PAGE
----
A preacher has been awarded £50 damages and £1,200 in legal costs by Dorset Police after an officer forcibly removed him from a van while he sang Amazing Grace to a crowd amid the coronavirus lockdown.
Dorset Police did not admit liability after Dominic Muir, 44, said a police officer ‘aggressively’ mounted his van and grabbed his wrist so hard it was ‘painful’, but instead offered him £50 to stop a legal action.
Mr Muir said he was ‘humiliated’, ‘intimidated’, and made to feel like a ‘criminal’ after the altercation in Blandford, Dorset, on April 22.
He threatened to sue, leading to Dorset Police offering a pay-out and covering his legal costs ‘as is standard practice when claims are settled in this manner’.
Dorset Police did not admit liability after Dominic Muir, 44, said a police officer ‘aggressively’ mounted his van (pictured) and grabbed his wrist so hard it was ‘painful’, but instead offered him £50 to stop a legal action
Mr Muir said: ‘I couldn’t believe it, there I was out bringing the message of the gospel, the message of hope, people were listening and a police man came and put a stop to what I was doing.
‘Suddenly, out of nowhere gets on the back of my vehicle, grabs my arm strongly.’
Video footage showed Mr Muir – who runs Christian charities Now Believe and Jesus Fields – standing on the back of a truck and singing through a microphone, clutching his bible.
An officer approached him and said: ‘I’m going to have to ask you to move on.’
But Dominic said: ‘I don’t have to move on, I have done this all over the county, I have done this all over the county.’
The officer decided to allow Mr Muir a few more minutes to wrap up.
Video footage showed Mr Muir – who runs Christian charities Now Believe and Jesus Fields – standing on the back of a truck and singing through a microphone, clutching his bible
Just minutes later, Mr Muir claimed the officer ‘aggressively’ mounted his van and grabbed his wrist so hard it was ‘painful’, forcing him to stop.
Mr Muir threatened legal action against the police force, arguing he didn’t breach Covid-19 guidelines while preaching.
He said: ‘It was humiliating. It was intimidating. It was shocking. I felt like a criminal. And the whole outreach, the message of salvation, was totally halted.
‘The reason why this case matters so much is right now we are in the middle of a pandemic where people are committing sucide, there’s mass depression, domestic violence, people are losing their jobs.
‘I have no doubt that if I had continued to preach or sing, I would have been handcuffed, arrested and taken to the police station.’
He said he had always taken social distancing seriously, but had ‘a legitimate job to do’, adding: ‘For centuries, street preaching in the UK was an honoured profession that was respected and deemed essential to people’s physical, emotional and spiritual well-being.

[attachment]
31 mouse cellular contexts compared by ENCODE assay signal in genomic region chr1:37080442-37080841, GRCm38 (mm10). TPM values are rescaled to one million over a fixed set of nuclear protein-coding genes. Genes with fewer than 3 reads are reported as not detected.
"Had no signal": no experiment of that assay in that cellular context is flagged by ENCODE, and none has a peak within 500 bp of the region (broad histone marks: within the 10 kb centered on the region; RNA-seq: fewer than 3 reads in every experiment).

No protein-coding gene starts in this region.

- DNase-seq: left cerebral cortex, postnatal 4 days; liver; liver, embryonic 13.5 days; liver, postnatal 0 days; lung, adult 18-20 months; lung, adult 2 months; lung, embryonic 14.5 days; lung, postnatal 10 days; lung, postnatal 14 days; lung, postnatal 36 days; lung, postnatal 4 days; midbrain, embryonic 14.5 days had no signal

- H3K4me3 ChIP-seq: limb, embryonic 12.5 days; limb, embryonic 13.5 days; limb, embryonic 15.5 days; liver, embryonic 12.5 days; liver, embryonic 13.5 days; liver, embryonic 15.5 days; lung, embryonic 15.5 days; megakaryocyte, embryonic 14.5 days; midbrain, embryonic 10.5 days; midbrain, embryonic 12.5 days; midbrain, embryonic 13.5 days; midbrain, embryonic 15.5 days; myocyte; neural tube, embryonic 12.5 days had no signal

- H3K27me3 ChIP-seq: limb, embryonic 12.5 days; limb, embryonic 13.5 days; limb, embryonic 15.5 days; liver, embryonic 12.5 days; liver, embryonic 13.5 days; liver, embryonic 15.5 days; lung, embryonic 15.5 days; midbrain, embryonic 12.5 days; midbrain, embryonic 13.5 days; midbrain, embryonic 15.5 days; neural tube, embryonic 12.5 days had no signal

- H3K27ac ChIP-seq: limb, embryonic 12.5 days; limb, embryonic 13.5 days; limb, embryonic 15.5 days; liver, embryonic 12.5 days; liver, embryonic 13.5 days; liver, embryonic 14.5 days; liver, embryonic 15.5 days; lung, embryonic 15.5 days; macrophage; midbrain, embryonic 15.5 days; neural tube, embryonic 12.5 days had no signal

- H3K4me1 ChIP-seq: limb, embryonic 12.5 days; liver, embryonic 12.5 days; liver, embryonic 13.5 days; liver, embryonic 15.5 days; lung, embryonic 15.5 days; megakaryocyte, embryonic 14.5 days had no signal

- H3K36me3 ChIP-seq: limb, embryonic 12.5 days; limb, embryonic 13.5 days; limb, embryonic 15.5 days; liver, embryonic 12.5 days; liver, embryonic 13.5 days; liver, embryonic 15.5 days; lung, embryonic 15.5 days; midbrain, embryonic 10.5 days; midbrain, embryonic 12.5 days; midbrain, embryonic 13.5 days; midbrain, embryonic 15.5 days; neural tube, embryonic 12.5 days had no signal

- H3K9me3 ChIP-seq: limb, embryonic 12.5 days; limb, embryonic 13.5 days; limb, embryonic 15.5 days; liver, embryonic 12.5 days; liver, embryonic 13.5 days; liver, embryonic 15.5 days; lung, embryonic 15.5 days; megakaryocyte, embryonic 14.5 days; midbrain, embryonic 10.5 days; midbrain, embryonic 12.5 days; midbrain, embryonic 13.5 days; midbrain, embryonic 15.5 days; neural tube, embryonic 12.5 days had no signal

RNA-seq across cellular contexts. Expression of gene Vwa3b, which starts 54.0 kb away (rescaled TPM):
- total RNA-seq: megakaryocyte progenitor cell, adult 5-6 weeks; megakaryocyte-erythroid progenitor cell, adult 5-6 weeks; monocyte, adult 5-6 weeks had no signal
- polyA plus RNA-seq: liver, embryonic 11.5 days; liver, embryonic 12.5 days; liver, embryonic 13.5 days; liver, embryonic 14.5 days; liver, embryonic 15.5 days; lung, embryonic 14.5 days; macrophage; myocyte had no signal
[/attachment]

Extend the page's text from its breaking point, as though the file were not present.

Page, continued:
Mr Muir (pictured) threatened legal action against the police force, arguing he didn’t breach Covid-19 guidelines while preaching.
‘To be shut down by the police like this represented a huge shift for me and shows the extent of society’s secularisation.
‘My hope going forward is that there would be a respect accorded to Christian ministers and charities that seek to bring hope to those in desperate situations whose greatest need is their spiritual need.’
A Dorset Police spokesman said officers were called to a breach of Covid-19 lockdown restrictions and found Mr Muir had caused a crowd to form.
They said: ‘Officers were called to Market Place in Blandford at 12.58pm on Wednesday, April 22, to reports of a COVID-19 breach as part of the lockdown restrictions that were in place at the time.
‘When they arrived they discovered that the complainant was preaching in the area in question, which was considered by the Force as a breach of the Government’s COVID-19 legislation.
‘His conduct was attracting other people to the scene, which was creating a gathering – something we considered also breached the rules in place.’
They said there was a ‘significant risk to the public health at the time’ because of the coronavirus pandemic.
‘The officer tried to engage with the complainant and encourage him to stop,’ they added. ‘However, he failed to cooperate so the officer used reasonable force to remove him from the truck.
‘The complainant then left the scene voluntarily. In total, any detention by the officer in question lasted less than a minute.
‘We can confirm that while liability in relation to an alleged assault by an officer was denied, a without prejudice offer of £50 was made to the complainant and accepted.
‘The Force also agreed to £1,200 in legal costs to the complainant’s legal representative, as is standard practice when claims are settled in this manner.’